CZAAWE Resource Article

Review of priority welfare issues of commercially raised bison in North America
Publication Type 
Journal Article
Year of publication 
2019
Publication/Journal 
Applied Animal Behaviour Science
Keywords 
ISBN 
0168-1591
Abstract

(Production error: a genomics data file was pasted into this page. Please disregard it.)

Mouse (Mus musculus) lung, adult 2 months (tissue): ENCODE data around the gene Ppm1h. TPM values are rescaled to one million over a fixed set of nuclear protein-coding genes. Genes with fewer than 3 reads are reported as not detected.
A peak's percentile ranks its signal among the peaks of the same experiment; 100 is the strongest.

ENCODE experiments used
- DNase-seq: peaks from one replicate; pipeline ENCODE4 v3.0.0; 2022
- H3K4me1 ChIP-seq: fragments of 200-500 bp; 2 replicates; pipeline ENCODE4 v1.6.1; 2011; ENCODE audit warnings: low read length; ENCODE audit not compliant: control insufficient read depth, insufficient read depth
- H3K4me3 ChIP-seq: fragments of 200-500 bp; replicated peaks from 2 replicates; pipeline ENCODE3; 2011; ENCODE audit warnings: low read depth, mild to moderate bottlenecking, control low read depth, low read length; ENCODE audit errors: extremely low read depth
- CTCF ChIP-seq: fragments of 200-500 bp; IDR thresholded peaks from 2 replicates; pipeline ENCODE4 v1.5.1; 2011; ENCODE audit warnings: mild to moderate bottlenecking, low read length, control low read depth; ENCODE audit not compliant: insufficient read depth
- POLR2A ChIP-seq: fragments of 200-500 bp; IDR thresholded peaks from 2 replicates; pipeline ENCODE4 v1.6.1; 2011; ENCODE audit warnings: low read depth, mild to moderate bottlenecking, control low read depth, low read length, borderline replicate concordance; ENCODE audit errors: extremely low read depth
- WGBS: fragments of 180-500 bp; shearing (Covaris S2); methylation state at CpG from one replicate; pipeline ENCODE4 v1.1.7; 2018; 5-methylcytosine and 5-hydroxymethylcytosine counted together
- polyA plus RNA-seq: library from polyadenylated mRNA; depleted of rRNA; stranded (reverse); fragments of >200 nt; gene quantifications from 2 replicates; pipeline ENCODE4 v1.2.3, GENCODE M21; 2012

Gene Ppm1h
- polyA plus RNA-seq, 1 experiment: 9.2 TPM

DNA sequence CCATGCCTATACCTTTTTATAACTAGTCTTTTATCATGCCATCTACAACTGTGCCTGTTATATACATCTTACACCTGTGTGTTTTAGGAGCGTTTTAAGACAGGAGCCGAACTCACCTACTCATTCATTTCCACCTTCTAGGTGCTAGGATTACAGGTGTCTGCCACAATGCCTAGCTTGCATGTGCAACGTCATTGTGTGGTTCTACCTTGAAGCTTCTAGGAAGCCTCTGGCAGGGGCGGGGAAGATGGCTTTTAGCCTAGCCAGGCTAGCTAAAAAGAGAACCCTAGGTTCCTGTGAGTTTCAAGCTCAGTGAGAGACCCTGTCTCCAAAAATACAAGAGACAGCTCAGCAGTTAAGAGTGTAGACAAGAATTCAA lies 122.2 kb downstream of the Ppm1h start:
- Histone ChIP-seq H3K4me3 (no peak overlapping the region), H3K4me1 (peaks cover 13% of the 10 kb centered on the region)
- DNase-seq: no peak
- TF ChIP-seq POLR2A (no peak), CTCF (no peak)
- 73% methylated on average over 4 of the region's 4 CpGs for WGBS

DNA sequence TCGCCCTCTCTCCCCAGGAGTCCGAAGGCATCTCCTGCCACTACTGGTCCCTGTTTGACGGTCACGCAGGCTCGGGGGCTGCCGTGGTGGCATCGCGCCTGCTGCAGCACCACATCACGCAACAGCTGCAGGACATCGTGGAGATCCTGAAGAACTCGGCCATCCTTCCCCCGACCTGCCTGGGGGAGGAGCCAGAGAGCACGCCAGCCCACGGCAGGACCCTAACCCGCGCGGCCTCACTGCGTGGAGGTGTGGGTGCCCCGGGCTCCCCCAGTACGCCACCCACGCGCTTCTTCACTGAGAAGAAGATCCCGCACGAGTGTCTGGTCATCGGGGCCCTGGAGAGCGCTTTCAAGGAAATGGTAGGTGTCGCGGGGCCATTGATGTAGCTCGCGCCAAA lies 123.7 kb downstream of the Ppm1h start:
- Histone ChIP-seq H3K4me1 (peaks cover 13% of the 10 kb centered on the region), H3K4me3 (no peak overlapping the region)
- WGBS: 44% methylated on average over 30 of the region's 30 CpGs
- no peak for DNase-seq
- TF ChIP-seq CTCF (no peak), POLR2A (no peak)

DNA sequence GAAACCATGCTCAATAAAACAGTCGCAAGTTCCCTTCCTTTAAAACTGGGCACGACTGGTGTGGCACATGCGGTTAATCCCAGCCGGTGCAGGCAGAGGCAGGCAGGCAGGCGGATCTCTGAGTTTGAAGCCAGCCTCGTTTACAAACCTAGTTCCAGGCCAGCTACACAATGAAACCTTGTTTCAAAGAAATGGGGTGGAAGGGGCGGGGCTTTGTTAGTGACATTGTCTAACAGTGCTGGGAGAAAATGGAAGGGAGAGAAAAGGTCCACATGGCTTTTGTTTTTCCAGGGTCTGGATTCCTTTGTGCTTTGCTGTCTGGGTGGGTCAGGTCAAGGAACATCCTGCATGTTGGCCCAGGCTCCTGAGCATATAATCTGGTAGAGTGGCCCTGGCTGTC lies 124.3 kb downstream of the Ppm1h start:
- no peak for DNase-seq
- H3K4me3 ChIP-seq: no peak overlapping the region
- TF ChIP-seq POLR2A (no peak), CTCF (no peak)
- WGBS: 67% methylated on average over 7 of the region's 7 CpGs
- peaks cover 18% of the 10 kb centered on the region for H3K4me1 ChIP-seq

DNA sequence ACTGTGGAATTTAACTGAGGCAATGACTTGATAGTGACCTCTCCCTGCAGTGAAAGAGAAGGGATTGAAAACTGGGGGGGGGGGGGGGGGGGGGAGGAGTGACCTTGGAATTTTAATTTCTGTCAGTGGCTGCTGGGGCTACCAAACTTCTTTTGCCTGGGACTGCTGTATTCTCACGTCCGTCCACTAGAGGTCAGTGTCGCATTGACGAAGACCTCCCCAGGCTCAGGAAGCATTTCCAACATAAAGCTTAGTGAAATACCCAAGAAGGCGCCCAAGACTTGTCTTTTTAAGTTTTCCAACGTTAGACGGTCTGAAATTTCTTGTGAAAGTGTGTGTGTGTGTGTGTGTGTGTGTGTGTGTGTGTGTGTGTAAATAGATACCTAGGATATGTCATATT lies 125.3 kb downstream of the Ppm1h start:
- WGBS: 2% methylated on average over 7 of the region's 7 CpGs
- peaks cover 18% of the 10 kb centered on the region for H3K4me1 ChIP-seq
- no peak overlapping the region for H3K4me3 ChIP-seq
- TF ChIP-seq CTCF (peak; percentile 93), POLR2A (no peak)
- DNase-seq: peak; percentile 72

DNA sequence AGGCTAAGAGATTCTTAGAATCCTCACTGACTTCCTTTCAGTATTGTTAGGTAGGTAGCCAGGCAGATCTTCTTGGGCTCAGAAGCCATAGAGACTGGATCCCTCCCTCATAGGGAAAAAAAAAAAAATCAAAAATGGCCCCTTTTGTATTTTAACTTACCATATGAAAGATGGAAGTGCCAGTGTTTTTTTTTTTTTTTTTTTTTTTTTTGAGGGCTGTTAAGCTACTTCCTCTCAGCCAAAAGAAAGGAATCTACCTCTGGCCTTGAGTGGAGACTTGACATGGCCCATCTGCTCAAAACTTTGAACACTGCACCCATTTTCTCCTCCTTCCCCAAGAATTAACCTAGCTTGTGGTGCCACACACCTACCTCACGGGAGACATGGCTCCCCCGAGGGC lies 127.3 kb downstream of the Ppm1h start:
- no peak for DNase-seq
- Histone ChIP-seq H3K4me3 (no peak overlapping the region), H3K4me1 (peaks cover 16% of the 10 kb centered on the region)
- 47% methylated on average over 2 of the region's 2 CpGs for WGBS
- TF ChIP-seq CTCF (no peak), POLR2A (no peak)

A review of the scientific literature on bison was carried out as part of the National Farm Animal Care Council´s (NFACC) process of updating Canada’s current Code of Practice for the Care and Handling of Farmed Bison. Four priority welfare issues were identified: the effect of seasonality on the nutritional requirements of bison; bison behaviour; euthanasia on-farm; and pain. Bison reduce their feed intake and activity during winter, sparing energy reserves during periods of cold temperatures and food scarcity. To promote consistent carcass quality in this highly seasonal animal, producers commonly feed bison high grain diets. It has been suggested that feeding bison high concentrate finishing diets, greater than 80%, over a significant period of time, is likely to cause ruminal acidosis. Research is required into strategies that could help producers manage the effects of seasonality and to make it work to their advantage. When bison are unable to compensate for nutritional seasonality in summer it can lead to reduced herd fertility from poor nutrition and reduced body condition. Regarding behaviour, the handling of bison differs from traditional cattle handling techniques, as they do not move the same way through handling facilities. Injuries and death during handling are more likely to occur if bison are handled incorrectly. They are more excitable than cattle, which have been bred for calm temperaments. Bison have a very intact social structure that has definite spacing requirements. The flight zone of bison tends to be much greater than that of cattle, and bison can be moved most effectively if the handlers work on the edge of it. Bison that become severely stressed during handling can suffer from a recognized condition known as capture myopathy. Handling facilities should restrict bison’s vision and minimize loud noises. Bison should never be left in isolation as solitary bison display high levels of agitation. In the event of euthanizing bison on-farm, specific information regarding the gauge, calibre of firearm, and bullet selection is lacking. However, the combination of firearm and ammunition selected must achieve a muzzle energy of at least 1000 ft-lb (1356 J) for animals larger than 400lbs (181 kg). Understanding the correct landmarks for euthanizing bison are especially important as they are anatomically different from cattle. Due to the physical thickness of a bison skull, higher calibre firearms or heavier gauge shotguns are required than those used for other species. Bison producers in Canada rarely, castrate or brand animals, and they are seldom dehorned. There is currently a lack of peer reviewed research regarding the effect of painful procedures in bison, however, there is little reason to suspect their physiological responses to pain are different to cattle. Both freeze branding and hot-iron branding cause pain and distress in bison, however in cattle, freeze branding causes less acute pain at the time of the procedure which would likely be similar to bison.